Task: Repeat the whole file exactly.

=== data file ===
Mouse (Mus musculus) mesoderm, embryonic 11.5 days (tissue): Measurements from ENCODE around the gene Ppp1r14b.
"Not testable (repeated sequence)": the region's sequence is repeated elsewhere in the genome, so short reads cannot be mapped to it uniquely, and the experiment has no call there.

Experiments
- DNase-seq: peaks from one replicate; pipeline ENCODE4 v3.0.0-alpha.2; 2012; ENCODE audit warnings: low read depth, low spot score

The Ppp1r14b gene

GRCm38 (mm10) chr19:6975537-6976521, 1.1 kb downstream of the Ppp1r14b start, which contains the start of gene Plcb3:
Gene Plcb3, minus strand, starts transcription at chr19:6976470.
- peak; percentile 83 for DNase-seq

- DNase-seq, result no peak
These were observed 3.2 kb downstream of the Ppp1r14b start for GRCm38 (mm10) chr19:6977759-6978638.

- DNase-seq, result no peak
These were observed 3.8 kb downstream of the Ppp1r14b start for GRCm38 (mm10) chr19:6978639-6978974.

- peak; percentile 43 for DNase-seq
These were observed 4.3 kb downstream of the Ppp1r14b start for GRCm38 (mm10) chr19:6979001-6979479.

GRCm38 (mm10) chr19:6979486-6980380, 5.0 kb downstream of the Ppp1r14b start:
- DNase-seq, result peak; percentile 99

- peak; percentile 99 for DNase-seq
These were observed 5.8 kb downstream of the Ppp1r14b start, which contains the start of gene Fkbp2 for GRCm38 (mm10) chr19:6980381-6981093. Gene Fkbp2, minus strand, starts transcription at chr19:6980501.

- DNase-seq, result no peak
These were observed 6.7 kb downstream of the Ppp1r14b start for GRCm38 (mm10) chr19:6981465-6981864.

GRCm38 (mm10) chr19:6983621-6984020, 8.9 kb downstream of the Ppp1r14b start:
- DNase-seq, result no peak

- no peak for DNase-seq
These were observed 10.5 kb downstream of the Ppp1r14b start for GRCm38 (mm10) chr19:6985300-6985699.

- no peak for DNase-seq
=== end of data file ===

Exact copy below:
Mouse (Mus musculus) mesoderm, embryonic 11.5 days (tissue): Measurements from ENCODE around the gene Ppp1r14b.
"Not testable (repeated sequence)": the region's sequence is repeated elsewhere in the genome, so short reads cannot be mapped to it uniquely, and the experiment has no call there.

Experiments
- DNase-seq: peaks from one replicate; pipeline ENCODE4 v3.0.0-alpha.2; 2012; ENCODE audit warnings: low read depth, low spot score

The Ppp1r14b gene

GRCm38 (mm10) chr19:6975537-6976521, 1.1 kb downstream of the Ppp1r14b start, which contains the start of gene Plcb3:
Gene Plcb3, minus strand, starts transcription at chr19:6976470.
- peak; percentile 83 for DNase-seq

- DNase-seq, result no peak
These were observed 3.2 kb downstream of the Ppp1r14b start for GRCm38 (mm10) chr19:6977759-6978638.

- DNase-seq, result no peak
These were observed 3.8 kb downstream of the Ppp1r14b start for GRCm38 (mm10) chr19:6978639-6978974.

- peak; percentile 43 for DNase-seq
These were observed 4.3 kb downstream of the Ppp1r14b start for GRCm38 (mm10) chr19:6979001-6979479.

GRCm38 (mm10) chr19:6979486-6980380, 5.0 kb downstream of the Ppp1r14b start:
- DNase-seq, result peak; percentile 99

- peak; percentile 99 for DNase-seq
These were observed 5.8 kb downstream of the Ppp1r14b start, which contains the start of gene Fkbp2 for GRCm38 (mm10) chr19:6980381-6981093. Gene Fkbp2, minus strand, starts transcription at chr19:6980501.

- DNase-seq, result no peak
These were observed 6.7 kb downstream of the Ppp1r14b start for GRCm38 (mm10) chr19:6981465-6981864.

GRCm38 (mm10) chr19:6983621-6984020, 8.9 kb downstream of the Ppp1r14b start:
- DNase-seq, result no peak

- no peak for DNase-seq
These were observed 10.5 kb downstream of the Ppp1r14b start for GRCm38 (mm10) chr19:6985300-6985699.

- no peak for DNase-seq